I realize that this topic will probably step on some toes, but it was actually inspired by a discussion I have recently had with Mr Gibbs (who is training in Tai Chi Chuan) where he suggested writing an article around such a question. The title is a little misleading, in that the question is a bit larger than that. Every martial art style can reasonably be asked this very question. Unless we are stepping up onto a platform, without pads, authorities or rules, how can we possibly say that our training or sparring is teaching us to deal with real world scenarios? Even the platform pulls us out of the ‘real world’. Of course it’s not like we can simply go out and pick fights with people in bars, clubs, on the street etc, and call it training. In light of this, none of our styles truly train us in real world situations. So in using the wordmartial in martial arts has a slightly different meaning. Here I am referring to techniques that can feasibly used to subdue or injure an opponent. An example of what I DON’T mean here are some of the moves in styles like modern Wushu that are so showy, were a person to attempt to apply them, they would be countered well before they are done executing the technique.
Perhaps more specifically, can training martial arts moves without ever sparring, without ever performing the moves ‘at speed’ produce in the practitioner the ability to use said techniques in an actual fight scenario? I have heard stories of the amazing power that long time Tai Chi masters can generate, and I do not doubt these stories. But if these masters were jumped on the street, would their training be a noticeable asset to them? This is a good question for students like me, who are inspired by forms / katas and are far more skilled at these than sparring or other ‘applied’ training. Can forms work develop skills that will help in fighting? Before answering, we need to remember that there have been studies that show a perceived activity offers huge benefits, like the actual activity itself. I will cover this information in future articles, but it seems that science would argue for at least the possibility that forms or katas could instill skills that would aid in an actual sparring match.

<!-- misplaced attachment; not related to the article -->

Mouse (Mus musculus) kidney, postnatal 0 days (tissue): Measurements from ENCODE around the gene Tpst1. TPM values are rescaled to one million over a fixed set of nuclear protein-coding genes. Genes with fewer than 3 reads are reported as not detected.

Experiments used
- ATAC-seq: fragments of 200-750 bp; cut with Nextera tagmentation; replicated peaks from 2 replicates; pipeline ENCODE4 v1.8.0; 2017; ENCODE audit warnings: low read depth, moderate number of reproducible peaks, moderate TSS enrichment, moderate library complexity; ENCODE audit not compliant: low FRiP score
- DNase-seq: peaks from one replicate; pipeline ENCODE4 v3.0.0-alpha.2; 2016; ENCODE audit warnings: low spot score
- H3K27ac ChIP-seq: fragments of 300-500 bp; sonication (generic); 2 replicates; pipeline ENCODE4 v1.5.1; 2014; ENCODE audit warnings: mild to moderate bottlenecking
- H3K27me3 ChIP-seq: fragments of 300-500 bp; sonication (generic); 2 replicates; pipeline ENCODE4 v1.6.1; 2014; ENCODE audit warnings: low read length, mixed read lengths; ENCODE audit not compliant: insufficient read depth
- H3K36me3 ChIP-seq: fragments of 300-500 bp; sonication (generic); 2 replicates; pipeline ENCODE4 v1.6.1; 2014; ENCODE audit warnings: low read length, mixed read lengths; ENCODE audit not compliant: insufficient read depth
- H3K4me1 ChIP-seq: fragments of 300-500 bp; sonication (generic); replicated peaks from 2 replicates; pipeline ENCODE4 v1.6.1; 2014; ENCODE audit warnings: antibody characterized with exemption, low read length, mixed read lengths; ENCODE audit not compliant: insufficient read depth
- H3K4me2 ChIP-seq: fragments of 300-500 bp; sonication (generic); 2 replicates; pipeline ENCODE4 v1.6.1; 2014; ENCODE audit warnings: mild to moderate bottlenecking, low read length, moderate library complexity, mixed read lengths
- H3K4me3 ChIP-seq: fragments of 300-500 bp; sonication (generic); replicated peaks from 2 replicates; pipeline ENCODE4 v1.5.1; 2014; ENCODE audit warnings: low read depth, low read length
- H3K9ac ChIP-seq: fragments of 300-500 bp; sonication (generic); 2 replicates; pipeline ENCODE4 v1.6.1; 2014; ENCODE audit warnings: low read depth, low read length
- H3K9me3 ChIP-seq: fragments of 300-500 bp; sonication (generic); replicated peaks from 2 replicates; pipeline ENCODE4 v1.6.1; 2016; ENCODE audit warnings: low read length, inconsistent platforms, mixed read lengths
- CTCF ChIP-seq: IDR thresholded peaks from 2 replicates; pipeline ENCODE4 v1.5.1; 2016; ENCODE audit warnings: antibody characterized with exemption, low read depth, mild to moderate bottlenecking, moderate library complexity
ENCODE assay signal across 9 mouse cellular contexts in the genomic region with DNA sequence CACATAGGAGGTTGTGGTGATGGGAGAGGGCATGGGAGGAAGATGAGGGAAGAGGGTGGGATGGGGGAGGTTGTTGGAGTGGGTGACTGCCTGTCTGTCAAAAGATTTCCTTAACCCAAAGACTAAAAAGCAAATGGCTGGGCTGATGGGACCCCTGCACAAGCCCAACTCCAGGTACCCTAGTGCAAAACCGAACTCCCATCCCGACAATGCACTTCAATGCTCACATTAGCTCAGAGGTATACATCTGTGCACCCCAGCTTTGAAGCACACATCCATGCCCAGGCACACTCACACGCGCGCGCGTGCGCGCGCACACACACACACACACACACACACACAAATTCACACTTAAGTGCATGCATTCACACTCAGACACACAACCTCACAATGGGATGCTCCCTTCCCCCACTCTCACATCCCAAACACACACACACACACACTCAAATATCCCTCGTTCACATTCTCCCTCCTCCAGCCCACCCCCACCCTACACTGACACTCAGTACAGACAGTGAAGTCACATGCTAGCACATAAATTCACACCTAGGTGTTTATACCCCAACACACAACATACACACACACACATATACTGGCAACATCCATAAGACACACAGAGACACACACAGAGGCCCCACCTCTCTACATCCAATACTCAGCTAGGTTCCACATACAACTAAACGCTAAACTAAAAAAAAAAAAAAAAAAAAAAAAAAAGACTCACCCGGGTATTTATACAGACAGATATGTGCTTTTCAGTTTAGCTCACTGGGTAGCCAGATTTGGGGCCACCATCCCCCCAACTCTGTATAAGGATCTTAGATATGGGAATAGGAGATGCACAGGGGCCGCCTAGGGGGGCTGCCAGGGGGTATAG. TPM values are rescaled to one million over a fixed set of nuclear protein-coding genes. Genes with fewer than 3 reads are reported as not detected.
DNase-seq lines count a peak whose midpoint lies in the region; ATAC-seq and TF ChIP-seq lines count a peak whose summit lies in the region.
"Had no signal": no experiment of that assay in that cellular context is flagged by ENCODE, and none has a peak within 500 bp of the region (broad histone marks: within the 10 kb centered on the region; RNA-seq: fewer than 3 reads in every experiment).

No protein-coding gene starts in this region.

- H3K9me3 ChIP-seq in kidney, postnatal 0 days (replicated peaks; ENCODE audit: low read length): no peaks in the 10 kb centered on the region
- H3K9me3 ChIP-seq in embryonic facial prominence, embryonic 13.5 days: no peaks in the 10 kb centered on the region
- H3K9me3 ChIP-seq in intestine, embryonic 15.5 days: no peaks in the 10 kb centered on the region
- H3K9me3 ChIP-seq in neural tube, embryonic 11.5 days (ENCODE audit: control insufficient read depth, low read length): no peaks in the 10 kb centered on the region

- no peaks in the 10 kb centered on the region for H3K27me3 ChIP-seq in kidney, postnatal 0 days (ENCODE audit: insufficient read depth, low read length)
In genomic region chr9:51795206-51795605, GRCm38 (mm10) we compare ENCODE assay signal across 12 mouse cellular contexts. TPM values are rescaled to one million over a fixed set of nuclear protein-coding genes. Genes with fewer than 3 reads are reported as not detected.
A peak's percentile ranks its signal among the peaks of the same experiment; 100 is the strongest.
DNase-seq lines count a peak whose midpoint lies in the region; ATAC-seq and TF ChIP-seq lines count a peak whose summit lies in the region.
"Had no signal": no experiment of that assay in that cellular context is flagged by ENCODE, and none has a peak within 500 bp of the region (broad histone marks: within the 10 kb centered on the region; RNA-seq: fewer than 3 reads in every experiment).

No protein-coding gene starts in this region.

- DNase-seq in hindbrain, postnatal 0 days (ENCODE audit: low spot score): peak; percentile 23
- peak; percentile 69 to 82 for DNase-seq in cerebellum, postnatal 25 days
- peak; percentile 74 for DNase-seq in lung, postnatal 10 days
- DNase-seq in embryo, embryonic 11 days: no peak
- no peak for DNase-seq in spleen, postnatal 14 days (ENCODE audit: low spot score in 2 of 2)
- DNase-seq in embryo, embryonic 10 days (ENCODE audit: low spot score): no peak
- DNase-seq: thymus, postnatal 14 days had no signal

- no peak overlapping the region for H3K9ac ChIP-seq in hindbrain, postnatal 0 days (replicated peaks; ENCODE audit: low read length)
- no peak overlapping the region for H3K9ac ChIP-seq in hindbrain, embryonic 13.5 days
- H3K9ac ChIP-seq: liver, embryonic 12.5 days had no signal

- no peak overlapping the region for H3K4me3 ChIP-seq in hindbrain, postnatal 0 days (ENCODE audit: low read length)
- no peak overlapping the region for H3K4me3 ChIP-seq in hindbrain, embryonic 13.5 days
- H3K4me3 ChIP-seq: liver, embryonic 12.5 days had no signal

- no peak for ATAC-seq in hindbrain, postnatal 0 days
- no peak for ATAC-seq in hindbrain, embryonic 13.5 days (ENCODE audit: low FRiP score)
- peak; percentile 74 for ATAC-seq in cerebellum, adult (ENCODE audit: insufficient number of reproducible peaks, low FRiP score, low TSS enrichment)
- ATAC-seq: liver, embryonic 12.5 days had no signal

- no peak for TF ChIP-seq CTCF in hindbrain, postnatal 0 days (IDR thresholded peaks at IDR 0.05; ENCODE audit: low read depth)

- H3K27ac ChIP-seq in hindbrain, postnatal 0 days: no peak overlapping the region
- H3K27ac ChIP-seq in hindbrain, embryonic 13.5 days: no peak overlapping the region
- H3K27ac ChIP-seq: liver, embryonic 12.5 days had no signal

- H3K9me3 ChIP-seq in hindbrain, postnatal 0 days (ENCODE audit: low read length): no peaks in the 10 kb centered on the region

The Benefits of Slow Movement
While I do not know any measurable amount of Tai Chi, I do often work through my forms at a ‘Tai Chi’ speed and I have seen beneficial results from it. As I move slowly through my forms, I am able to see what stances I am doing and how well I am doing them. At such speeds you cannot get away with simply fudging over a move you aren’t entirely certain about. It forces you to learn and remember every move in the form. But as far as a direct correlation between this and my sparring abilities, I haven’t seen anything noticeable. Then again, progress in kung fu is usually something that can only be seen when looking back through months and years of hard training, so it’s difficult to tell. I do know that working my self defense combinations in a ’shadow boxing’ style (out of necessity, as I don’t have a training partner in my home) has improved my confidence when sparring other students. I no longer feel entirely awkward when I step out onto the floor.
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I know about a quarter of a Tai Chi form, this is the most we have learned in the Tai Chi style in my kwoon. It is a Chin Na form, and when we learned the martial application for each move, I realized just how vicious every step was. But each move is executed slow and smooth, and the moves are hidden behind abstract versions of the moves. But the knowledgeable student can easily visualize what he or she is doing to his or her opponent, and therefore reap the benefits of mentally running through the martial application of the form.
Unfortunately I am not knowledgeable enough to comment on the applicative efficiency of Tai Chi. I would be very interested in hearing from the Tai Chi practitioners out there. I Tai Chi a training in martial arts, or is it more of a health, centeredness, personal strength exercise? I know that it builds a centered foundation, and teaches its students to gather and utilize qi, but are these skills that can, via Tai Chi training, be transferred over to a fighting situation?
In time, when Mr Gibbs is at a level of mastery that he can teach his skills to others, perhaps he would be willing to teach me more of this fascinating style.